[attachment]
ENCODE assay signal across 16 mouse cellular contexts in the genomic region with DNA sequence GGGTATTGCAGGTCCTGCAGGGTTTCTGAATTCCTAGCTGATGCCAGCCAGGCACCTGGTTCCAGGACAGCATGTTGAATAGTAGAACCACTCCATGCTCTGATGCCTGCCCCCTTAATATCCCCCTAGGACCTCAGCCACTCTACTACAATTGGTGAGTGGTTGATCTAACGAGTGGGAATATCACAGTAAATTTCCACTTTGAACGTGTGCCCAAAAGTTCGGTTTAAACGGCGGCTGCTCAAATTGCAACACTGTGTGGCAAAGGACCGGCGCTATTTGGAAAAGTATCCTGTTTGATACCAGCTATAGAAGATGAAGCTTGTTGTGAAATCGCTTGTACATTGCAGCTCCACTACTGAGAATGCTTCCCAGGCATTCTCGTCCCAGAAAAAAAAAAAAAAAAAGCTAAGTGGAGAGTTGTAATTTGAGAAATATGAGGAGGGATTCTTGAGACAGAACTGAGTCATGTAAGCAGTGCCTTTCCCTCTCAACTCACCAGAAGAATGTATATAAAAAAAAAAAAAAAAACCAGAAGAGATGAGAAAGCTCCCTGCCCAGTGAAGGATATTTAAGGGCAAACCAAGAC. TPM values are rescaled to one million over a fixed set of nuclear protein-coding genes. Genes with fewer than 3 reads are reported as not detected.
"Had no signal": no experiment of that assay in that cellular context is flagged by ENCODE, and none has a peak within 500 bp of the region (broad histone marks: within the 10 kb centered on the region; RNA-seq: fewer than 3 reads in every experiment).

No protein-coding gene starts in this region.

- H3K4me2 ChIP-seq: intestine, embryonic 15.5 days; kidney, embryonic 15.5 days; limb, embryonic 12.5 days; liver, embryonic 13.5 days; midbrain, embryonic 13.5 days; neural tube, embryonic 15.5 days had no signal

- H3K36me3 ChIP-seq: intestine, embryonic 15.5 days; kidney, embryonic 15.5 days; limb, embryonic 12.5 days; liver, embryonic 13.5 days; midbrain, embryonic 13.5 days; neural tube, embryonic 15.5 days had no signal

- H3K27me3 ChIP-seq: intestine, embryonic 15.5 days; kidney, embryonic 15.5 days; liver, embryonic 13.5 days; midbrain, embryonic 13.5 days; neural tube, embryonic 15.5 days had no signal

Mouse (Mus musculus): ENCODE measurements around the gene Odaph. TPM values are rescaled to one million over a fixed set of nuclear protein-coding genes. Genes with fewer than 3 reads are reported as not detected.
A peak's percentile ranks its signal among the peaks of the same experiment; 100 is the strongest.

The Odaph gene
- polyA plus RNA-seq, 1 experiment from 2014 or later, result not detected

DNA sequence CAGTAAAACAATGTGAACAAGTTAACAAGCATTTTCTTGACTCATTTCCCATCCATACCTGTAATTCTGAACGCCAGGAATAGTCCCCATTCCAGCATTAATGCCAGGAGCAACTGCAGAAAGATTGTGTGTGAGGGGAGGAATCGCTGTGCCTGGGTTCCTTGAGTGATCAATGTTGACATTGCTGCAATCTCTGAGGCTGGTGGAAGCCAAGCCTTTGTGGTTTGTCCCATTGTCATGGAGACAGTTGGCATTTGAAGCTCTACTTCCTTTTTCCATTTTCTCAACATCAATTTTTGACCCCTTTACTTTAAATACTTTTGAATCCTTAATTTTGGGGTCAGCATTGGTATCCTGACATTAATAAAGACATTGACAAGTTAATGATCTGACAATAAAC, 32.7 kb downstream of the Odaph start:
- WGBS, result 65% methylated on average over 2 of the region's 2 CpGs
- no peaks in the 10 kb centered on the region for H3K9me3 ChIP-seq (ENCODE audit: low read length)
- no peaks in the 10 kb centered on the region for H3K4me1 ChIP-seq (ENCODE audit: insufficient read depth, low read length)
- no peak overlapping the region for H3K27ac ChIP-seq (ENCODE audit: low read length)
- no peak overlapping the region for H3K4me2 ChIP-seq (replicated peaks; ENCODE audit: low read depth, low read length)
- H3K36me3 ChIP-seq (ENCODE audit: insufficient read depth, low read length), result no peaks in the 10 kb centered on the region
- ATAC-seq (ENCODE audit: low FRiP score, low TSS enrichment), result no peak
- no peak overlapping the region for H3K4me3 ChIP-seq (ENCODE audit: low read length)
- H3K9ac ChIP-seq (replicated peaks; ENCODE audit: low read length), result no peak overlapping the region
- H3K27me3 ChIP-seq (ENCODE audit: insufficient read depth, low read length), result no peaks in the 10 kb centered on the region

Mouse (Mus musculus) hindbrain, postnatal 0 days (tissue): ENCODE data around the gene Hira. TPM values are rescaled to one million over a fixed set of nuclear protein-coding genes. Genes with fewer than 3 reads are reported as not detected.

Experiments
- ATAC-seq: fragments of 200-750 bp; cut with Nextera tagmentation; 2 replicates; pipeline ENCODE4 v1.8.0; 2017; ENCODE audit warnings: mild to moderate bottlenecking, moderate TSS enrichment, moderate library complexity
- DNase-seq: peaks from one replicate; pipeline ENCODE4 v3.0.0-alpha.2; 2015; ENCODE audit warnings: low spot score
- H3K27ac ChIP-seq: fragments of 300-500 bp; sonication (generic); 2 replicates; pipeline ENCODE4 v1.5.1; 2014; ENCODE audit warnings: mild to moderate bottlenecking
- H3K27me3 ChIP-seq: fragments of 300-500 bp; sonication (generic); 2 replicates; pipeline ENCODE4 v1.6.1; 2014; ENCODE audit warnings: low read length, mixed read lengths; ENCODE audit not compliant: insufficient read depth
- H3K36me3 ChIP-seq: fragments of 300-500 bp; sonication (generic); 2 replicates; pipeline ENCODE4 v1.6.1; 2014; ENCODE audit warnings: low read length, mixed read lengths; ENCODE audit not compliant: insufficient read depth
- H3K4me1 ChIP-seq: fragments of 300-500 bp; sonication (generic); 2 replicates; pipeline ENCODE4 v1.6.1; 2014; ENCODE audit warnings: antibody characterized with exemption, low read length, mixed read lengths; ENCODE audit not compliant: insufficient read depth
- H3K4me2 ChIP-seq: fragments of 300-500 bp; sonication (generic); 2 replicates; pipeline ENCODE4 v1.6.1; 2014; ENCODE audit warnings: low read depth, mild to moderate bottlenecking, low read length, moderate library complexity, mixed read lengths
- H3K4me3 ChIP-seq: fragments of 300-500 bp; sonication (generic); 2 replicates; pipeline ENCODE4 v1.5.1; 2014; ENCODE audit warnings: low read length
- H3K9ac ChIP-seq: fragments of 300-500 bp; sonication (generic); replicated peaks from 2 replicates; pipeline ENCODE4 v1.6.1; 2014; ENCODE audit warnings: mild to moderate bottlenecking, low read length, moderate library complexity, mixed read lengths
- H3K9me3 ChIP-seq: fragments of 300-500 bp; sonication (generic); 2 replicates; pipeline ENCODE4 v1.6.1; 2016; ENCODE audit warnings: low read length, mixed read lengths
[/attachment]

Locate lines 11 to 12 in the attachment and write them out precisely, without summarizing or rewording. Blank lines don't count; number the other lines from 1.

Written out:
DNA sequence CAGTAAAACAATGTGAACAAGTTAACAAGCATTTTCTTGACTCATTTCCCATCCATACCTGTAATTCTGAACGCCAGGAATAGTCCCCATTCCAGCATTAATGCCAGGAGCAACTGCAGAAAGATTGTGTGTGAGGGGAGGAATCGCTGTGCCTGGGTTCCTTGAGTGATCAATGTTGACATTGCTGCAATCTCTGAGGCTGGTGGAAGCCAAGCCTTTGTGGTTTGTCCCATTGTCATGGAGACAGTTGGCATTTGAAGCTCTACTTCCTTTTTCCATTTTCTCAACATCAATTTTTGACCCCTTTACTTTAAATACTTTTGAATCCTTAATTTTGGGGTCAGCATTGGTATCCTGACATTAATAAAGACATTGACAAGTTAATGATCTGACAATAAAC, 32.7 kb downstream of the Odaph start:
- WGBS, result 65% methylated on average over 2 of the region's 2 CpGs